10 Unhealthiest Store-Bought Cookie Doughs To Avoid

Chick-fil-A Sauce

Chick-fil-A sauce bottle
Per serving (2 tbsp): 160 calories, 4 g fat (2.5 g saturated fat), 190 mg sodium, 7 g carbs (0 g fiber, 7 g sugar), 0 g protein

Fans of Chick-fil-A sauce most likely know by now that they can buy a bottle at their local grocery store, but this bottle isn't the healthiest choice for a number of reasons, says Sabat.

"First, it contains added sugars, with about 1.5 teaspoons per serving [7 grams], contributing to excessive sugar intake, which is linked to various health issues like obesity and diabetes," explains Sabat.

She then adds that this popular sauce also "includes caramel coloring, which, in some cases, can contain 4-methylimidazole, a compound associated with cancer risk."

These factors don't mean you have to stay away from this sauce forever, but keep these things in mind and try only consuming them now and then.

 The Unhealthiest Chips, According to Dietitians

Tostitos Salsa Con Queso

Tostitos Salsa Con Queso
Per serving (2 tbsp): 40 calories, 2.4 g fat (1 g saturated fat), 280 mg sodium, 5 g carbs (1 g fiber, 1 g sugar), 1 g protein

Another dip with less-than-desirable ingredients is the original Salsa Con Queso from Tostitos.

For starters, this store-bought dip uses artificial colors Yellow 5 and Yellow 6, which the Center for Science in the Public Interest says should not be allowed in foods because of their potential risks and complete lack of nutritional value.

In addition to these artificial colors, this Salsa Con Queso dip also contains sodium phosphate—an additive linked to potential health complications. For example, some research shows that there is a link between higher levels of sodium phosphate in the body and a greater risk of vascular damage.

Ricos Nachos Party Pak

ricos nachos dip
Per serving: 110 calories, 7 g fat (1.5 g saturated fat), 830 mg sodium, 9 g carbs (0 g fiber, 4 g sugar), 1 g protein

The Nachos Party Pak from Ricos is an easy and convenient treat for when you need something on the go, in the office, or to pack in your child's lunch, because this cheese dip comes in a portion-controlled cup with its own chips. However, there's nothing great about the ingredients in this store-bought dip.

For starters, you're getting a whopping 830 milligrams of sodium in one serving, which is 36% of your daily value in just one snack. But beyond its high sodium content, Ricos Party Pak contains sodium phosphate, an ingredient we now know can pose potential health issues.

Great Value French Onion Dip

Great Value French Onion Dip
Per serving (2 tbsp): 60 calories, 5 g fat (1 g saturated fat), 240 mg sodium, 2 g carbs (0 g fiber, 1 g sugar), 1 g protein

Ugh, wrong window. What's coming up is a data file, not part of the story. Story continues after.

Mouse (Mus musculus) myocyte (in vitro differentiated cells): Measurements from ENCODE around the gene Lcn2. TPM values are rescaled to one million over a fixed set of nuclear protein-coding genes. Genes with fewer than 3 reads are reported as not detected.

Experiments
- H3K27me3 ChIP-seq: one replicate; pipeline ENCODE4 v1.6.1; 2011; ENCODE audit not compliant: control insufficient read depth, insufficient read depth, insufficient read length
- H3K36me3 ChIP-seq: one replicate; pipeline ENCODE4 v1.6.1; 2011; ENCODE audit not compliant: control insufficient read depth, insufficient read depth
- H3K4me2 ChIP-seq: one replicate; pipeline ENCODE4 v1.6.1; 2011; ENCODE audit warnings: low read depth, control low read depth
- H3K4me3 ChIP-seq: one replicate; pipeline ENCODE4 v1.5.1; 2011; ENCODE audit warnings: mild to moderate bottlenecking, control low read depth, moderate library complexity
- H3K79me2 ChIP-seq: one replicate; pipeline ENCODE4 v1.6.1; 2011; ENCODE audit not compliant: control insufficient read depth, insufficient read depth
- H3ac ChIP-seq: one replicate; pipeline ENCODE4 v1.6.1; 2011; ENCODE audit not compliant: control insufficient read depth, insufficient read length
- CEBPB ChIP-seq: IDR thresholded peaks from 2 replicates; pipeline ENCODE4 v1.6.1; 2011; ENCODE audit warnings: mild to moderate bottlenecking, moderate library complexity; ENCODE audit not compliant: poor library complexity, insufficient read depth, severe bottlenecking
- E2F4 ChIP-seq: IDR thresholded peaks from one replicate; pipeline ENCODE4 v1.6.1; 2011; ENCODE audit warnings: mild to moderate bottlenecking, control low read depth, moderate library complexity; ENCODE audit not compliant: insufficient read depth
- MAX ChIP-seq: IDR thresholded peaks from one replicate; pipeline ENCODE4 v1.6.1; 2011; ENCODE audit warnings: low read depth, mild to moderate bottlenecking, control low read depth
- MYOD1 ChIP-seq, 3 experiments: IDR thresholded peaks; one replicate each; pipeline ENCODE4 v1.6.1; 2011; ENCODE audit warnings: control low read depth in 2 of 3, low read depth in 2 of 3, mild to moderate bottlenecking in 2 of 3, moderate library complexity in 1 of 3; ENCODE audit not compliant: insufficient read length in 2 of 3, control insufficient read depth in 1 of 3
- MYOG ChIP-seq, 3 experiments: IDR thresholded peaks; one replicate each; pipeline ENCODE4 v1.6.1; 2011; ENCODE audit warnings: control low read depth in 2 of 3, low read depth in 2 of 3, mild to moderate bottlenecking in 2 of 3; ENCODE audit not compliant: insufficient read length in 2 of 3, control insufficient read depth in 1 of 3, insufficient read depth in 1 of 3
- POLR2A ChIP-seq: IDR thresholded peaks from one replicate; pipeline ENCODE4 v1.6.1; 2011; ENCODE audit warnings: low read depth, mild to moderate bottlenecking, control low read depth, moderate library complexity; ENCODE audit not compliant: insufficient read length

Great Value's French Onion Dip may offer a cheaper alternative to some other options, but the ingredient list is long and full of potentially risky additives.

This French onion dip contains sodium phosphate like many of the other dips on our list, but it also consists of a thickening additive called carrageenan, which is found in many ice cream, milk, and non-dairy milk products.

The verdict on whether there is a risk in consuming carrageenan is still undecided and the topic of much debate, but there is some existing evidence that it may have the potential to cause gastrointestinal issues or contribute to intestinal inflammation.

 The 15 Unhealthiest Sodas—Ranked By Sugar Content

Marzetti Caramel Dip

Marzetti caramel dip
Per serving (2 tbsp): 140 calories, 4.5 g fat (2 g saturated fat), 75 mg sodium, 24 g carbs (0 g fiber, 19 g sugar), 0 g protein

The main culprit behind what puts this Caramel Dip from Marzetti on our list is the sugar—which exists in three different forms on the ingredient list (sugar, invert sugar, and corn syrup).

In just two tablespoons of caramel dip, you're getting 18 grams of added sugar, which is around 75% of the 24-gram daily value for women and 50% of the 36-gram daily value for men.

Tostitos Avocado Salsa

Tostitos Avocado Salsa
Per serving (2 tbsp): 45 calories, 4 g fat (0.5 g saturated fat), 135 mg sodium, 1 g carbs (<1 g fiber, <1 g sugar), <1 g protein

The Avocado Salsa from Tostitos may sound healthy and full of vegetables, but you'd be way better off making your own guacamole if you want to avoid something that is highly processed.

There are technically real avocados in this jar, but there are also three different types of artificial colors: Yellow 5, Blue 1, and Red 40. All three of these colorings have been linked to possible hypersensitivity reactions, while Red 40 and Yellow 5 are also associated as being possible carcinogens.

 50 Healthiest Weight Loss Snacks on Grocery Shelves

Kraft Old English Spread

kraft old english spread
Per serving (2 tbsp): 90 calories, 7 g fat (4.5 g saturated fat), 520 mg sodium, 1 g carbs (0 g fiber, 0 g sugar), 5 g protein

Kraft's Old English Spread is a classic spreadable cheese, and many people use this spread to make their own creamy dip recipes. Unfortunately, one of the components that makes this cheese spread so delicious is its high levels of sodium, with almost 23% of your daily value in just two tablespoons.

On top of that, you're also consuming sodium phosphate, an additive we now know has been linked to potentially adverse health effects.

Samantha Boesch
Samantha was born and raised in Orlando, Florida and now works as a writer in Brooklyn, NY. Read more about Samantha